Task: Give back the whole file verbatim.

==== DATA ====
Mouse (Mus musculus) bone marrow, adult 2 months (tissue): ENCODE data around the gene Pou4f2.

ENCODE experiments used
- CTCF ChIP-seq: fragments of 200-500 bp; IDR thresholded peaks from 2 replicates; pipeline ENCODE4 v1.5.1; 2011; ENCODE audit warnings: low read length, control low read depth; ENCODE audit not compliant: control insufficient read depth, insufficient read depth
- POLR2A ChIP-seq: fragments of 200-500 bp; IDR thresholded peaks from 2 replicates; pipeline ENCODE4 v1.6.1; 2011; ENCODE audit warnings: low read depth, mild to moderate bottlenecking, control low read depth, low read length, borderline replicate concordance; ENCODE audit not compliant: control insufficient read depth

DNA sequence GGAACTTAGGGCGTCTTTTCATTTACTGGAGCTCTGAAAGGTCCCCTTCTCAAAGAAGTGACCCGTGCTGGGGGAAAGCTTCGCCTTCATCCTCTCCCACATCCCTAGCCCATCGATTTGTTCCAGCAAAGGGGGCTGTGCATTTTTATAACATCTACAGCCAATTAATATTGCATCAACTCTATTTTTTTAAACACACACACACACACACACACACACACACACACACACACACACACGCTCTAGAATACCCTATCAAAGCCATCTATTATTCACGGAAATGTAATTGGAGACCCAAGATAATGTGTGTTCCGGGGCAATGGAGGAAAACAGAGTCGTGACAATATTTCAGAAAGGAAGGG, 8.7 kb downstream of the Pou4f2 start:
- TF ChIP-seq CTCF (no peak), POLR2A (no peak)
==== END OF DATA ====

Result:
Mouse (Mus musculus) bone marrow, adult 2 months (tissue): ENCODE data around the gene Pou4f2.

ENCODE experiments used
- CTCF ChIP-seq: fragments of 200-500 bp; IDR thresholded peaks from 2 replicates; pipeline ENCODE4 v1.5.1; 2011; ENCODE audit warnings: low read length, control low read depth; ENCODE audit not compliant: control insufficient read depth, insufficient read depth
- POLR2A ChIP-seq: fragments of 200-500 bp; IDR thresholded peaks from 2 replicates; pipeline ENCODE4 v1.6.1; 2011; ENCODE audit warnings: low read depth, mild to moderate bottlenecking, control low read depth, low read length, borderline replicate concordance; ENCODE audit not compliant: control insufficient read depth

DNA sequence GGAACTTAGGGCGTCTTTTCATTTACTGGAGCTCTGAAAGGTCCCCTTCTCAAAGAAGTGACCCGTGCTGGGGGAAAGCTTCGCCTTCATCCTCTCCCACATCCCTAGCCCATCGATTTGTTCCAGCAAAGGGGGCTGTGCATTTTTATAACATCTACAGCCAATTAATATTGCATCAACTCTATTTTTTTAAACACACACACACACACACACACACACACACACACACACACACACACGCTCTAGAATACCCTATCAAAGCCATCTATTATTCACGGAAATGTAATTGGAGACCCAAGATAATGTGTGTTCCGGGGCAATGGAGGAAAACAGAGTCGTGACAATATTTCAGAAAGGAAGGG, 8.7 kb downstream of the Pou4f2 start:
- TF ChIP-seq CTCF (no peak), POLR2A (no peak)